GUNTERSVILLE, Ala. - Marshall County Sheriff Phil Sims said a sweep of the Marshall County Jail over the weekend turned up contraband that included cell phones, heroin and methamphetamine.
WHNT News 19 has reported the longstanding issues in the county jail that include inmates with drugs, and lack of control. Under former Sheriff Scott Walls, inmates posted pictures and video of fights, drug use, and other bad behavior to social media from inside the jail. In July, nearly every law enforcement agency in the county and the Arab Guntersville SWAT team responded when a group of inmates became aggressive and physically engaged jail staff during a shakedown. In less than a year under Walls, eight inmates managed to escape.
Every law enforcement agency in Marshall County, the Marshall County District attorney's office, and state agencies helped in the shakedown Saturday, less than one week after Sims took office. "That operation started about 7:30 that morning and we didn't finish up here until after 5:00 that afternoon," Sims said.
They recovered cell phones, rope made out of trash bags, shanks, and drugs. They cleaned the jail and repaired extensive damage the inmates made. "By collecting this stuff and having a shakedown, now we have a baseline on how we want this jail operate," Sims said.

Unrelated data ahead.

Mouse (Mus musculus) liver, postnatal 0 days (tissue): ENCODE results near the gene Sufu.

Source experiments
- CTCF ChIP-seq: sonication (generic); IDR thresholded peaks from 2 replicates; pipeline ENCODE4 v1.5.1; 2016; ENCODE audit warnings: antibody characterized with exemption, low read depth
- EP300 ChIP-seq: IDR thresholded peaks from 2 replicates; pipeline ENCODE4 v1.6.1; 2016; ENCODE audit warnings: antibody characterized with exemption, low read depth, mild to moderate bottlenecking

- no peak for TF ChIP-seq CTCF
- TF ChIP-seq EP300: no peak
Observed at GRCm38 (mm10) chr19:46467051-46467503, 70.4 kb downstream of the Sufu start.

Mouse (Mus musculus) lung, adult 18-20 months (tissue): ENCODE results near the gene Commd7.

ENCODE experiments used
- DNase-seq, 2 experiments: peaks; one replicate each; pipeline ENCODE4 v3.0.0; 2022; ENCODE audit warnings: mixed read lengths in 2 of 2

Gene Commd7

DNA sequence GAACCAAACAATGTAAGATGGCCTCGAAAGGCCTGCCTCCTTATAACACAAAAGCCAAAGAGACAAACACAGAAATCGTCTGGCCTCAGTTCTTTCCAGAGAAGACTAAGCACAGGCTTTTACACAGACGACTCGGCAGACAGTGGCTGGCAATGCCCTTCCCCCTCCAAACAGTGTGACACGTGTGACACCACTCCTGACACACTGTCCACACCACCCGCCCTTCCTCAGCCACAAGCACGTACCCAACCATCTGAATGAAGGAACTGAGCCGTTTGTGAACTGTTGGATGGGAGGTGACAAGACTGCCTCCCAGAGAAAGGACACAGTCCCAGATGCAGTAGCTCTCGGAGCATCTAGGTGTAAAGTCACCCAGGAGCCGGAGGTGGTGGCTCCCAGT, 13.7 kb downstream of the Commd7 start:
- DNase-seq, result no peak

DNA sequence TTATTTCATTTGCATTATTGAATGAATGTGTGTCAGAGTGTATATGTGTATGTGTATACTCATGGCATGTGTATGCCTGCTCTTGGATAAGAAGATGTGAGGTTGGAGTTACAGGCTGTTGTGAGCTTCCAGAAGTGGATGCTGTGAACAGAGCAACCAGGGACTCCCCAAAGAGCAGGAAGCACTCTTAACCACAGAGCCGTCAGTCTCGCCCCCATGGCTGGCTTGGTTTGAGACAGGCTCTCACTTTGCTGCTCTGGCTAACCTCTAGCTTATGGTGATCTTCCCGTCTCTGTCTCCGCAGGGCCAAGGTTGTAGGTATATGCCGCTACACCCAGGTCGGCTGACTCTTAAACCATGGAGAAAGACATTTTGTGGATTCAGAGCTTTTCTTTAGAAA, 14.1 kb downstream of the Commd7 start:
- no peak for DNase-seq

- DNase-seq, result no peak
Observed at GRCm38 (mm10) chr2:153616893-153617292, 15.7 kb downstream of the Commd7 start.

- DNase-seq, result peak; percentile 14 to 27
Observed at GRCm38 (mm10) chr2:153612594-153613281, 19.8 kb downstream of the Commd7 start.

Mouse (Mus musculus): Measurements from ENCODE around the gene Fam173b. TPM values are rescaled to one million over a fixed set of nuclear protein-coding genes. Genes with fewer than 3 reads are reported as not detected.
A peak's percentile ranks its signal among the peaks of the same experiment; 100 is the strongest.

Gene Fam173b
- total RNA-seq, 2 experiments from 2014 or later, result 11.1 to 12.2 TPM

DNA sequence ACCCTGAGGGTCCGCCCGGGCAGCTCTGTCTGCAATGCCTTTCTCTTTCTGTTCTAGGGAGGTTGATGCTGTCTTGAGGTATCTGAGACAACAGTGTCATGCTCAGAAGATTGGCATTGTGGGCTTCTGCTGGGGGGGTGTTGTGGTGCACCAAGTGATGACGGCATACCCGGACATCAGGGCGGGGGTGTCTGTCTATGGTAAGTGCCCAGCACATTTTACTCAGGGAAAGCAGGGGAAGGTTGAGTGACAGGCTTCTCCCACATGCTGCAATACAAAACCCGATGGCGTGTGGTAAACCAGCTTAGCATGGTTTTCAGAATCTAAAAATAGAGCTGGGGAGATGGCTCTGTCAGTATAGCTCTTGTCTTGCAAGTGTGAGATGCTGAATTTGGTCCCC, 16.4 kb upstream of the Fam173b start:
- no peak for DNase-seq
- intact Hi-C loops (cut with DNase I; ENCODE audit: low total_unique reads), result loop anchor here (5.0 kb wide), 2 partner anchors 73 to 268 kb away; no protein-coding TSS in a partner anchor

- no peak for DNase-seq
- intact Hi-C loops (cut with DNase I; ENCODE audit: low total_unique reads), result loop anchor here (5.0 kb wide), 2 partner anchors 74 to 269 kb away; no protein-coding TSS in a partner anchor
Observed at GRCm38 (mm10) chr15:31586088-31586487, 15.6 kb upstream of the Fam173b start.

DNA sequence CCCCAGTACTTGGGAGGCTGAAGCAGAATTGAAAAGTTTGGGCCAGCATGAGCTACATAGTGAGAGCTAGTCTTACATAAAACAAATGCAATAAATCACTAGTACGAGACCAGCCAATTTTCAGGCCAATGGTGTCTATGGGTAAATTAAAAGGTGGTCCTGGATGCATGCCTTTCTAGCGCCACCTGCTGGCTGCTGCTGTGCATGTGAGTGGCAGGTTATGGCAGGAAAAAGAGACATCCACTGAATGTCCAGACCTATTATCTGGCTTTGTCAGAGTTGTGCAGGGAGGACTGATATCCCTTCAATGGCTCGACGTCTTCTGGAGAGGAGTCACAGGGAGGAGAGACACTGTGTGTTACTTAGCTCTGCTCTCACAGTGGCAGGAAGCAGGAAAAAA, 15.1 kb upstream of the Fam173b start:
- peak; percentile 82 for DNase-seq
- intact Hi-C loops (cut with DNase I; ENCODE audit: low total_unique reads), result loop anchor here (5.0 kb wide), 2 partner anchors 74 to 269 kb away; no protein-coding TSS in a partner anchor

He said a big issue when he took office was inmate compliance. "They need to know who's in charge of this county jail," he added.
From the start he suspended all inmate privileges. "It's a privilege," Sims said, "We're running a jail, we're not running a Holiday Inn here in this county."
"We put policies in place that include random checks, random searches, random shakedowns to continue from here on out."
"I'm happy to say we do have inmate compliance right now, which is a good thing. That was our goal from day one and because of that we have reinstated some privileges starting today," Sims said. He added visitation will be reinstated when the video kiosks are repaired, because he said inmates damaged them.
A WHNT News 19 investigation last year uncovered records showing the jail was understaffed with inexperienced guards. "We're nearly back to full staff on the corrections side," Sims said, "We're instituting training programs for those guys. It's a work in progress."
He put policies in place that include restricted trustee access and what employees can and can't have in the jail. "We put a lot of hours in this week, and for obvious reasons," Sims said, "We've been putting policies in place all week to deal with jail related issues."
"We're going to institute policies of random checks, random searches by our staff and nobody will know when we're going to do them. They will be routine. We don't want to lose what we've already gained."
The Marshall County Commission is working with Sheriff Sims to remedy the jail issues.